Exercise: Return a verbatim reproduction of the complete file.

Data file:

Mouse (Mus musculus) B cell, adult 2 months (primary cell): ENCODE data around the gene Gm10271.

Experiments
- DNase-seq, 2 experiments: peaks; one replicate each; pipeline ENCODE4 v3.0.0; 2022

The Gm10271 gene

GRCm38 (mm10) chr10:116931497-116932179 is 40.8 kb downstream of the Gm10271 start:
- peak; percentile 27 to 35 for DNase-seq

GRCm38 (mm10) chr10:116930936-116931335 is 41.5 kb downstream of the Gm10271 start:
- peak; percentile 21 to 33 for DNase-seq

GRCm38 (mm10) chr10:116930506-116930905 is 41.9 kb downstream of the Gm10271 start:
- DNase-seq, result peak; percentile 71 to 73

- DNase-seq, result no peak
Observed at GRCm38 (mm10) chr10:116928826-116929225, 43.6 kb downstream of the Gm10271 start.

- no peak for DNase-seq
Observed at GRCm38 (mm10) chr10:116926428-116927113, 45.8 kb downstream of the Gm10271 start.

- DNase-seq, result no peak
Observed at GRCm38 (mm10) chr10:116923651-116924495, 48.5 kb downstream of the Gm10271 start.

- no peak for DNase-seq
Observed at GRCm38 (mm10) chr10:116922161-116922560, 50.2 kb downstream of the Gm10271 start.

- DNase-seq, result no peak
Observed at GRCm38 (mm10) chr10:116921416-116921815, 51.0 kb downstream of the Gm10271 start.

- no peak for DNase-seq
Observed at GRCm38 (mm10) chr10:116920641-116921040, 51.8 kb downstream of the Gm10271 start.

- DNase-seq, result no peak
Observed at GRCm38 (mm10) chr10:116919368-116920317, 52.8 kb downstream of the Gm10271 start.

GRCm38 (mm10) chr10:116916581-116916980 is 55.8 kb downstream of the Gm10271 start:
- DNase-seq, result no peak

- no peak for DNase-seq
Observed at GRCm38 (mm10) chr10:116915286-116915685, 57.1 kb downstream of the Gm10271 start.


Mouse (Mus musculus) B cell, adult 2 months (primary cell): ENCODE data around the gene Gm10271.

Experiments
- DNase-seq, 2 experiments: peaks; one replicate each; pipeline ENCODE4 v3.0.0; 2022

The Gm10271 gene

GRCm38 (mm10) chr10:116931497-116932179 is 40.8 kb downstream of the Gm10271 start:
- peak; percentile 27 to 35 for DNase-seq

GRCm38 (mm10) chr10:116930936-116931335 is 41.5 kb downstream of the Gm10271 start:
- peak; percentile 21 to 33 for DNase-seq

GRCm38 (mm10) chr10:116930506-116930905 is 41.9 kb downstream of the Gm10271 start:
- DNase-seq, result peak; percentile 71 to 73

- DNase-seq, result no peak
Observed at GRCm38 (mm10) chr10:116928826-116929225, 43.6 kb downstream of the Gm10271 start.

- no peak for DNase-seq
Observed at GRCm38 (mm10) chr10:116926428-116927113, 45.8 kb downstream of the Gm10271 start.

- DNase-seq, result no peak
Observed at GRCm38 (mm10) chr10:116923651-116924495, 48.5 kb downstream of the Gm10271 start.

- no peak for DNase-seq
Observed at GRCm38 (mm10) chr10:116922161-116922560, 50.2 kb downstream of the Gm10271 start.

- DNase-seq, result no peak
Observed at GRCm38 (mm10) chr10:116921416-116921815, 51.0 kb downstream of the Gm10271 start.

- no peak for DNase-seq
Observed at GRCm38 (mm10) chr10:116920641-116921040, 51.8 kb downstream of the Gm10271 start.

- DNase-seq, result no peak
Observed at GRCm38 (mm10) chr10:116919368-116920317, 52.8 kb downstream of the Gm10271 start.

GRCm38 (mm10) chr10:116916581-116916980 is 55.8 kb downstream of the Gm10271 start:
- DNase-seq, result no peak

- no peak for DNase-seq
Observed at GRCm38 (mm10) chr10:116915286-116915685, 57.1 kb downstream of the Gm10271 start.